8 The round, loin, rib and chuck are the major beef primals and are referred to as the thick cuts . The other primals are referred to as the thin 1. Typical Weights and Percent of a Chilled CARCASS for the Various Primal cuts of beef from a 1,200-pound Live Steer (750-pound hot CARCASS ). University of Tennessee Institute of Agriculture6 Sub-primal Meat CutsPrimal cuts will be further processed into sub-primals or into retail cuts . The basic concept of cutting beef retail cuts is to separate tender muscles from less tender muscles, to separate thick muscles from thin muscles and to separate fatter from leaner portions. For example, according to the publication titled beef cuts : Primal & Sub-primal Weights and Yields produced by the National Cattlemen s beef Association, the round typically makes up 22 percent of the hot CARCASS for a 750-pound CARCASS , the round would be approximately 165 pounds.
9 The round may be further cut into 132 pounds of meat that will be packed and wrapped for consumption. That is, approximately 20 percent of the round is lost to fat and bone. The round can be fabricated into the following four sub-primal cuts plus ground beef trimmings and stew meat: Top round Bottom round Eye of round Tip (Knuckle) Ground beef Stew meatFactors Affecting Yield of Retail cuts There are several factors that can influence the amount of meat that will be wrapped for the freezer. Some of the more common factors and an explanation of each are provided below: CARCASS Fat External CARCASS fatness has the greatest impact on the percent retail product from a CARCASS . As more fat is trimmed away from the retail cuts , less weight will be in the packaged meat and consequently a lower percentage of retail cuts from the CARCASS .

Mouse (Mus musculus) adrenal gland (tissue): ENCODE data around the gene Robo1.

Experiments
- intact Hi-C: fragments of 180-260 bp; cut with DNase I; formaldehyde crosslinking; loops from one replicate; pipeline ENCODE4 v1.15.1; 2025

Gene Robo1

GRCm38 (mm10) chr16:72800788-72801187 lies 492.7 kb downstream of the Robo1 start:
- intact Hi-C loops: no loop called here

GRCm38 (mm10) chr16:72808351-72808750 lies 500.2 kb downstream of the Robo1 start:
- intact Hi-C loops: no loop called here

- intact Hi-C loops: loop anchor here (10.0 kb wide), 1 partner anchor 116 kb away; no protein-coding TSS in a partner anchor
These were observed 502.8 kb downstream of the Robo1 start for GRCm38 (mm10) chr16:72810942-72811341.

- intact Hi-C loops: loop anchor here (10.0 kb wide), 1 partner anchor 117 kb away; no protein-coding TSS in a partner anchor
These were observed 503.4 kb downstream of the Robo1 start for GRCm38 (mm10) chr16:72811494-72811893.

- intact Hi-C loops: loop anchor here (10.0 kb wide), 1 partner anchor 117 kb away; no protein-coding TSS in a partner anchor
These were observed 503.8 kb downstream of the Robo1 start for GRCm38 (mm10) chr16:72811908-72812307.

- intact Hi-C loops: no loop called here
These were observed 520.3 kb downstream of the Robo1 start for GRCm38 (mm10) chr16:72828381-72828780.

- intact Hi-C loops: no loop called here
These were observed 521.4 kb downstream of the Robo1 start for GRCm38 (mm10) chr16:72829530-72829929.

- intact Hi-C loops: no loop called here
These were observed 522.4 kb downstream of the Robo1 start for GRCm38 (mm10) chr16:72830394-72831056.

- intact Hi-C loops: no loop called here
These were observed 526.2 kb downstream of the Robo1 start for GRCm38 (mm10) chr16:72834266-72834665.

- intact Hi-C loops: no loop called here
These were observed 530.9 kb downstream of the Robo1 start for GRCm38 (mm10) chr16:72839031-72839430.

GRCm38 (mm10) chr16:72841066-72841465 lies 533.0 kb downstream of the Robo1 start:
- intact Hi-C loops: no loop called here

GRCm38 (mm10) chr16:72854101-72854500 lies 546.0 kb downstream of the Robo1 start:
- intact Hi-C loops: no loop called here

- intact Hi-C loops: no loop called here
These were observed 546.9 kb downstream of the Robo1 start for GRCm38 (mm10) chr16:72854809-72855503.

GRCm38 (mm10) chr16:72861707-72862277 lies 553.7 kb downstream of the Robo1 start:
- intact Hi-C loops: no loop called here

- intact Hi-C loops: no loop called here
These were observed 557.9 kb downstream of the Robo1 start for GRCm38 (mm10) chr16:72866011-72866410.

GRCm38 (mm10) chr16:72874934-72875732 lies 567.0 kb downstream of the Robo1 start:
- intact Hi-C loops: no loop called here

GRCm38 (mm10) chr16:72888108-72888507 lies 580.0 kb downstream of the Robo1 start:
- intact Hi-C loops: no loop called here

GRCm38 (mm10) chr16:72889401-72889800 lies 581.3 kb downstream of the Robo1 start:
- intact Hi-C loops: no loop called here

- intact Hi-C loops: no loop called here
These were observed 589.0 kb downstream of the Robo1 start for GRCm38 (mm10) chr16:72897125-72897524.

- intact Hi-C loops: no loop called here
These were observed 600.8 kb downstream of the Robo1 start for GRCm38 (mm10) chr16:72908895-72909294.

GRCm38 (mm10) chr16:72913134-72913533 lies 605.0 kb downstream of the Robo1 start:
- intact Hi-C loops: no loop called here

10 CARCASS muscularity Superior CARCASS muscling can increase the percentage of retail product. Dairy-type animals with lower lean-to-bone ratios typically yield lower than beef -type animals. Considering CARCASS fat and CARCASS muscularity, CARCASS fat has greater impact on decreasing yield than CARCASS muscularity s impact on increasing yield. Cutting style Cutting style or the cutting directions given to the processor can affect CARCASS yields. The major effects of cutting style can be explained by the amount of bone-in versus boneless cuts , trimming of retail cuts and the amount of fat in the ground beef . Because bone can weigh quite a lot, the more bone that is left in retail cuts results in more packaged meat weight and thus an increase in percentage yield.